Measuring and Mitigating Risk

ByStephen Johnson

Founded in 1975, Arc of Yates is a nonprofitorganization for people with developmental disabilities. We provide a widerange of community-based services, including servicecoordination, residential living, clinical services, employment opportunities,and industrial and educational development throughout Yates County in upstateNew York.

As a nonprofit organization, we primarilyrely on funding from state and local governments.These funding streams are affected by state and local budgetdeficits, early retirements of knowledgeable government workers who are notbeing replaced, inconsistent rate-setting methodologies and heightenedgovernment audit protocols.

As a result, we feel the strain on our own year-to-yearbudgets. With the recenteconomic downturn, we were unsure of how to account for potential shortfalls inour annual budget planning. When planning the budget, we also hadto consider a number of additional variables and uncertain factors, includingMedicaid rate reductions, state contract reductions, county contribution, stateaudits and inflation.

We decided to use Monte Carlo simulation, an analyticaltechnique that evaluates and measures the risk associated with any givenventure or project, to manage and mitigate these risks, and we chose [email protected] software to do so. Monte Carlo simulation is a computerized mathematicalprocess that allows users to define uncertain variables in their models andobtain a range ofpossible outcomes, along with theprobabilities that they will occur. Itcan show the extreme possibilities?outcomes for the both the most risky and themost conservative, along witheverything in between.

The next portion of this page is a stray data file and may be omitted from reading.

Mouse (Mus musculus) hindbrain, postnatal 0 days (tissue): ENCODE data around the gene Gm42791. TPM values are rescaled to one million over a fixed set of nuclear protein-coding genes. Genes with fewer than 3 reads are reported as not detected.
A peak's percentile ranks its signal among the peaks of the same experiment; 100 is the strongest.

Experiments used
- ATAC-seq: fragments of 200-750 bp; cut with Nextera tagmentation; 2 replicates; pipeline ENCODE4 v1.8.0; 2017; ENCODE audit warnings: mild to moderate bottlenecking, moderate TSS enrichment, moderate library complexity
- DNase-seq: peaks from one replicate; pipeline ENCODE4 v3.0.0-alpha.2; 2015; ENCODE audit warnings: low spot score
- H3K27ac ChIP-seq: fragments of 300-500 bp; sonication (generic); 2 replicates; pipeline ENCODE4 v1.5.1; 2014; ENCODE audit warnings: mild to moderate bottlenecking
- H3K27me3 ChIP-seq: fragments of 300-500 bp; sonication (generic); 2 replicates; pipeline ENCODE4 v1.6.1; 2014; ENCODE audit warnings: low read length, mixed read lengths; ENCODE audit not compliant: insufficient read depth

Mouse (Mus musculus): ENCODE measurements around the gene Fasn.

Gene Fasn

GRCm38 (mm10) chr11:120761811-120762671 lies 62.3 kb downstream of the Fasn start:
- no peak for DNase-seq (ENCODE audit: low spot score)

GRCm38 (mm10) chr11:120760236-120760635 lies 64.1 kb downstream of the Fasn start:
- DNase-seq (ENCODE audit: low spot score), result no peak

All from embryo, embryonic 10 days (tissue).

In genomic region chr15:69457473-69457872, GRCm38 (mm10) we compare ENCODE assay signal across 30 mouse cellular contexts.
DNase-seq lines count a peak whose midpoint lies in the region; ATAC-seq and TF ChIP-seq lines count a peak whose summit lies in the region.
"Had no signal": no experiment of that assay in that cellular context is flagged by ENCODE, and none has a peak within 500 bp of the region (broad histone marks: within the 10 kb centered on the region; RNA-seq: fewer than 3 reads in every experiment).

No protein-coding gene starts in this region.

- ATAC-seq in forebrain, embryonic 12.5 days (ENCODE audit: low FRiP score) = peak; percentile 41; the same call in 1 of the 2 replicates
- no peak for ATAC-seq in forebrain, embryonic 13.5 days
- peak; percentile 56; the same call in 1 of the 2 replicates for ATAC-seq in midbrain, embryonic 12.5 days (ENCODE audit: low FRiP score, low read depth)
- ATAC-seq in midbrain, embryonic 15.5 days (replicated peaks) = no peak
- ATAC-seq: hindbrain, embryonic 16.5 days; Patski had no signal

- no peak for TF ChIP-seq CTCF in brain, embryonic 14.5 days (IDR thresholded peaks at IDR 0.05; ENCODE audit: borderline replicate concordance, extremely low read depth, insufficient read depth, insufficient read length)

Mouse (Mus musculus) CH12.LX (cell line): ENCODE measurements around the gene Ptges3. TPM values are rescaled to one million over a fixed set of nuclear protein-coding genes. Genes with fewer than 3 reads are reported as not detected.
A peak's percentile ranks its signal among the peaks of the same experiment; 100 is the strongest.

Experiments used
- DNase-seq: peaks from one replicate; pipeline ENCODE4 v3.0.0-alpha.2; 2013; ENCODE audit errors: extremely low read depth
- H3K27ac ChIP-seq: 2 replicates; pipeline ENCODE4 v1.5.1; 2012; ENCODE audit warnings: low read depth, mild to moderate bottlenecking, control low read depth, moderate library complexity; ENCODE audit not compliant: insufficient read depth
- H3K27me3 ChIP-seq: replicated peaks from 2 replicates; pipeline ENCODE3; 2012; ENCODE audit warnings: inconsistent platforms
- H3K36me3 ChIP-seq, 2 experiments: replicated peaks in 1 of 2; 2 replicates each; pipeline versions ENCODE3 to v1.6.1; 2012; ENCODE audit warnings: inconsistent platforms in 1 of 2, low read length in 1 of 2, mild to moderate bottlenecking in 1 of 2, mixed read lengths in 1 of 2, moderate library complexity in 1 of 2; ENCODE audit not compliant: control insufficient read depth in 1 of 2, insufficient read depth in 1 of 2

Thetechnique works by substituting ranges for values that applyto uncertain inputs in a model. These rangesare called probability distributions, where certain values are more likely tooccur than others. Thenormal distribution, or is a commonexample.

In @RISK, these probability distributions are sampled overand over to record new outcomes eachtime. This is thesimulation itself, and the result is a range ordistribution of possibleoutcomes and associated probabilities.

Such simulationsare highlyflexible tools used extensively in risk managementto gain insight into what could happen, so resources can be allocated moreeffectively, better strategies can be designed, mitigation plans can be developedand better decisions can be made. By exploring the full range ofpossible outcomes for a given situation, effective risk analysis such as thiscan both identify pitfalls and uncover new opportunities.